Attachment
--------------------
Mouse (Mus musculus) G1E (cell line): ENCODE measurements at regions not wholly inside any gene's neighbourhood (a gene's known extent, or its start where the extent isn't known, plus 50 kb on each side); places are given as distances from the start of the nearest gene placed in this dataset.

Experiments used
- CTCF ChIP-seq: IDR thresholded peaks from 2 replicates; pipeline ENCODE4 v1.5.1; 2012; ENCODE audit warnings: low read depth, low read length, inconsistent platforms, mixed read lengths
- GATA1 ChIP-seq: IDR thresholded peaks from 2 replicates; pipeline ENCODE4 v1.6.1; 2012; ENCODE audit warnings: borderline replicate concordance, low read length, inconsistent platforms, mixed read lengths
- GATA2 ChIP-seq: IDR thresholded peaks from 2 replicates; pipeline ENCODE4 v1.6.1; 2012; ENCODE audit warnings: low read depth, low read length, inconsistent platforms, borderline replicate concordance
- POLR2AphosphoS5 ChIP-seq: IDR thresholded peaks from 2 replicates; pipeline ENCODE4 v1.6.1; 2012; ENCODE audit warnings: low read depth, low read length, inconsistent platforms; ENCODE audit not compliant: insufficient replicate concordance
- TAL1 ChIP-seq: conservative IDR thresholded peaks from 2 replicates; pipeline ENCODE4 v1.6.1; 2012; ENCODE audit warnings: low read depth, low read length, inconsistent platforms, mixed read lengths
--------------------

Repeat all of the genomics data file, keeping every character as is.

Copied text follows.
Mouse (Mus musculus) G1E (cell line): ENCODE measurements at regions not wholly inside any gene's neighbourhood (a gene's known extent, or its start where the extent isn't known, plus 50 kb on each side); places are given as distances from the start of the nearest gene placed in this dataset.

Experiments used
- CTCF ChIP-seq: IDR thresholded peaks from 2 replicates; pipeline ENCODE4 v1.5.1; 2012; ENCODE audit warnings: low read depth, low read length, inconsistent platforms, mixed read lengths
- GATA1 ChIP-seq: IDR thresholded peaks from 2 replicates; pipeline ENCODE4 v1.6.1; 2012; ENCODE audit warnings: borderline replicate concordance, low read length, inconsistent platforms, mixed read lengths
- GATA2 ChIP-seq: IDR thresholded peaks from 2 replicates; pipeline ENCODE4 v1.6.1; 2012; ENCODE audit warnings: low read depth, low read length, inconsistent platforms, borderline replicate concordance
- POLR2AphosphoS5 ChIP-seq: IDR thresholded peaks from 2 replicates; pipeline ENCODE4 v1.6.1; 2012; ENCODE audit warnings: low read depth, low read length, inconsistent platforms; ENCODE audit not compliant: insufficient replicate concordance
- TAL1 ChIP-seq: conservative IDR thresholded peaks from 2 replicates; pipeline ENCODE4 v1.6.1; 2012; ENCODE audit warnings: low read depth, low read length, inconsistent platforms, mixed read lengths